From: ESA Venus Express Mission
Posted: Thursday, November 29, 2007
Venus Express has studied the true extent of Venus's restless atmosphere. This includes the planet's glow, its highly variable south polar vortex and the dynamic upper atmosphere, different from what is seen on any other rocky planet of the Solar System.
Venus' faint glow of light coming from molecules in the atmosphere is providing scientists a detailed look into its physical and chemical processes.
The first triumph for Venus Express was to uncover the planet's dramatic south polar vortex in unprecedented, fine detail. The vortex powerfully drives the cloud dynamics at all altitudes. "It plays an important role in balancing the atmosphere," says Giuseppe Piccioni, VIRTIS co-Principal Investigator at IASF-Istituto Nazionale di Astrofisica, Italy, who used the Visible and Infrared Thermal Imaging Spectrometer (VIRTIS) instrument on Venus Express to discover and study the structure.
Planetary scientists believe that the double hurricane-like feature is formed when warm air from the equatorial regions of Venus rises into the atmosphere and travels down towards the pole of the planet. Once there, it begins to cool and sink, spiralling down to create the vortex.
Venus Express has also revealed new details about the turbulent region known as the 'sub-solar' region. This is the part of the planet that faces the Sun, which changes slowly as Venus rotates. It is the area of Venus that absorbs most of the incoming heat from the Sun, making it a crucial location for the atmospheric dynamics.
As the heat streams into the atmosphere, the gas breaks up into rolling pockets known as convection cells. "It is as if the whole region is boiling," says Wojtech Markiewicz, VMC Principal Investigator at the Max-Planck-Institute for Solar System Research, Germany, drawing an analogy to the way milk boils in a pan.
Previous observations had hinted that the convection cells might be as large as 200 km across, but this was difficult to explain using conventional atmospheric physics. Venus Express observations clearly show that the cells are much smaller, about 20-30 km. At this size, the cells are probably confined to the mid-atmosphere, leaving a stable atmospheric layer below.
Venus has a high-altitude haze layer composed of brightly reflecting aerosol particles and a new mystery has been revealed. On 13 January 2007, under the gaze of Venus Express's instruments, two thirds of the planet's southern hemisphere suddenly brightened as something triggered the aerosols to form at a furious rate. As yet, no one knows what started this amazing transformation. The feature disappeared just as quickly a few days later when the aerosols had coagulated and the haze had cleared up.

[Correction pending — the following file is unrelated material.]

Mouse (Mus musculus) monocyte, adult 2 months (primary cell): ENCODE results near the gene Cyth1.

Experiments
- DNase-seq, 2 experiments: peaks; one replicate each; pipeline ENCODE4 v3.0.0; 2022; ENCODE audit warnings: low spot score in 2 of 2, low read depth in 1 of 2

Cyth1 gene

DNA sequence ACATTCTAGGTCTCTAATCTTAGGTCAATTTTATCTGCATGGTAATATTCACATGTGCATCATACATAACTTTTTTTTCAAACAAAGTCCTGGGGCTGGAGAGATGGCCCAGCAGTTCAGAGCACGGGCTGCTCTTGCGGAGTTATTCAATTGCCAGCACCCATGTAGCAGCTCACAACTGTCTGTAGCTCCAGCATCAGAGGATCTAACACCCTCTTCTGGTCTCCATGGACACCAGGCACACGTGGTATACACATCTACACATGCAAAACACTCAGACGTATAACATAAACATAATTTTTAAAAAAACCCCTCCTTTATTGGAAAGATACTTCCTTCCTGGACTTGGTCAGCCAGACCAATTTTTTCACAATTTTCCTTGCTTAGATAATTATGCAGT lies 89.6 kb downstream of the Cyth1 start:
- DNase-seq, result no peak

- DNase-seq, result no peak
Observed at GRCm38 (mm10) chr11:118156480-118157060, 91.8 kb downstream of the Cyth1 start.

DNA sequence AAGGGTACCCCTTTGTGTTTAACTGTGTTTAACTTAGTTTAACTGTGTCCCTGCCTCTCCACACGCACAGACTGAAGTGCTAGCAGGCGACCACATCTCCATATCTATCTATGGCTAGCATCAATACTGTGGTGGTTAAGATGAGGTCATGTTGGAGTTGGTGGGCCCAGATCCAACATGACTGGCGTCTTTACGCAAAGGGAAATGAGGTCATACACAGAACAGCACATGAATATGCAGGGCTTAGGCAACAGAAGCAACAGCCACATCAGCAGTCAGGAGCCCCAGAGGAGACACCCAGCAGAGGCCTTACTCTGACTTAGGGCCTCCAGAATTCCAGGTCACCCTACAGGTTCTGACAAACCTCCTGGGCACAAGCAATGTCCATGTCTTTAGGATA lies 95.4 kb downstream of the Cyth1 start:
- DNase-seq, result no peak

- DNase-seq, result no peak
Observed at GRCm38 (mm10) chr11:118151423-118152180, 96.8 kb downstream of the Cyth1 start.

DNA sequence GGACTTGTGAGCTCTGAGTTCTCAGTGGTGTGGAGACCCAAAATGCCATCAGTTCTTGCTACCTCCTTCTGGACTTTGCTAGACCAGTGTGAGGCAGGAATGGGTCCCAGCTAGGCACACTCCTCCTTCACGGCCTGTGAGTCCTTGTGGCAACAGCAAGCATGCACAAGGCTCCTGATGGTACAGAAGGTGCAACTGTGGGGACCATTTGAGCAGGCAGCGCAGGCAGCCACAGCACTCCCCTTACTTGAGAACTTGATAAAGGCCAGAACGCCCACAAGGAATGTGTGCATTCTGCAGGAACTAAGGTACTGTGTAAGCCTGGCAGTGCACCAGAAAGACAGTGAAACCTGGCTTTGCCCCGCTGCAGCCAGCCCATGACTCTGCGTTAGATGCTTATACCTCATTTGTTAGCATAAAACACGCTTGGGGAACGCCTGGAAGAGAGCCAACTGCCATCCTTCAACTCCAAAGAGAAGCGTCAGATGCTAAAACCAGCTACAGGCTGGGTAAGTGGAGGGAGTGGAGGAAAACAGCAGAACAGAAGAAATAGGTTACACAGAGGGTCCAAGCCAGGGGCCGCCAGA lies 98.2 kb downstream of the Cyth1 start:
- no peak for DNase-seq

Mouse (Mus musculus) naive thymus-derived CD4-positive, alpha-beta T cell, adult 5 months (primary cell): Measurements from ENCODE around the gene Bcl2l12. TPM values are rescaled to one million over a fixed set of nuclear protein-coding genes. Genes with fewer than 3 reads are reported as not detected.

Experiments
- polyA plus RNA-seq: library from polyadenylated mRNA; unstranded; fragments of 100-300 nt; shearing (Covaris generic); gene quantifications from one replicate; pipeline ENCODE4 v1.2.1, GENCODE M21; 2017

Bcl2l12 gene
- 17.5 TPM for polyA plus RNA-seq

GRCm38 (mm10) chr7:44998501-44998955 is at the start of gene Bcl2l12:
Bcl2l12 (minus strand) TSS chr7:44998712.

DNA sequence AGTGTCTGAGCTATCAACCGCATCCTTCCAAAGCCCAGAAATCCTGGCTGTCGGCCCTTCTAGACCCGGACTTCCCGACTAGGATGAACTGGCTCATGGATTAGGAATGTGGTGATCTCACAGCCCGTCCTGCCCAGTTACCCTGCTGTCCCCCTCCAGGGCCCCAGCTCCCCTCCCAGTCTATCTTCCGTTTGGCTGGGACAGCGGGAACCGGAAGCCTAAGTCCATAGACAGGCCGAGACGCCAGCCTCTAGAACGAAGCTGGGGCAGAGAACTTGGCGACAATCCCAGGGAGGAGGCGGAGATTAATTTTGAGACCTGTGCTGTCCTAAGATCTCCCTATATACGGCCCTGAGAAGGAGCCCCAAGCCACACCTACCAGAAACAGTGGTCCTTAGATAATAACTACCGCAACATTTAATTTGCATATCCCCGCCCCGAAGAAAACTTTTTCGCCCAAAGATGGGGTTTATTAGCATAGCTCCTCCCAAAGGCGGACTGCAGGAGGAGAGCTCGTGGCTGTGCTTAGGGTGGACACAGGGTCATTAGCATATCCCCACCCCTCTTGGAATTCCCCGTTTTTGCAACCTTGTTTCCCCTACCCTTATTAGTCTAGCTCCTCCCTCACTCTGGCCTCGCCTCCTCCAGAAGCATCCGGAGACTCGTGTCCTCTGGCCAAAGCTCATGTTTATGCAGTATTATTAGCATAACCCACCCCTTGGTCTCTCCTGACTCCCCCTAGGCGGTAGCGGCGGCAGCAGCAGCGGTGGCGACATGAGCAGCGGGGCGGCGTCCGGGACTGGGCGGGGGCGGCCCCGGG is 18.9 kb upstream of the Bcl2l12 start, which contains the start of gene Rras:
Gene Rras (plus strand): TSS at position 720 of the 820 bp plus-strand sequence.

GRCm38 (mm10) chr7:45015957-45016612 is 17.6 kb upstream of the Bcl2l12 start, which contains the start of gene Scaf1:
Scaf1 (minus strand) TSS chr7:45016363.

Venus Express has also seen the glow from molecules of oxygen and carbon dioxide in the atmosphere of the planet. In the case of carbon dioxide, the 'airglow' is produced when the molecule absorbs and then re-emits a photon from the Sun. This happens quite quickly and the glow from carbon dioxide is confined to the day-side and low-pressure altitudes of the planet.
In contrast, the faint glow from oxygen has been detected from night side of the planet. This indicates a different mechanism at play. Indeed, the oxygen glows when two stray oxygen atoms join together, releasing some energy. Both types of emission tell scientists about the conditions in the atmosphere.
"The airglow allows us to constrain models of the atmosphere," says Pierre Drossart, Observatoire de Paris, France, and the VIRTIS co-Principal Investigator. Already, the Venus Express results have allowed planetary scientists to adjust the temperatures in the atmosphere in their computer models to more realistic values.
Most importantly, Venus Express is monitoring changes in the airglow that occur across the planet and at different times. This is providing planetary scientists with an unprecedented level of detail and, as Drossart says, "Science is made of the details." Venus Express is certainly providing them.
Notes for editors:
The findings will appear in 29 November issue of the scientific journal Nature, in the following papers:
'A dynamic upper atmosphere of Venus as revealed by VIRTIS on Venus Express', by P.Drossart et al.
'South-polar features on Venus similar to those near the north pole', by G.Piccioni et al.
'Morphology and dynamics of the upper cloud layer of Venus', by W.Markiewickz et al.
Findings related to the study of the upper atmosphere will appear in the article:
'The distribution of the 02 infrared nightglow observed with VIRTIS on board Venus Exppress', by J-C. Gerard et al., accepted for publication in the Geophysical Research Letters.
For more information:
Giuseppe Piccioni, VIRTIS co-Principal Investigator, IASF-Istituto Nazionale di Astrofisica, Italy Email: giuseppe.piccioni @ iasf-roma.inaf.it
Pierre Drossart, VIRTIS co-Principal Investigator Observatoire de Paris, France Email : pierre.drossart @ obspm.fr
Wojtech Markiewicz, VMC Principal Investigator, Max-Planck-Institute for Solar System Research, Germany Email: markiewicz @ mps.mpg.de
Hakan Svedhem, ESA's Venus Express Project Scientist Email: Hakan.Svedhem @ esa.int
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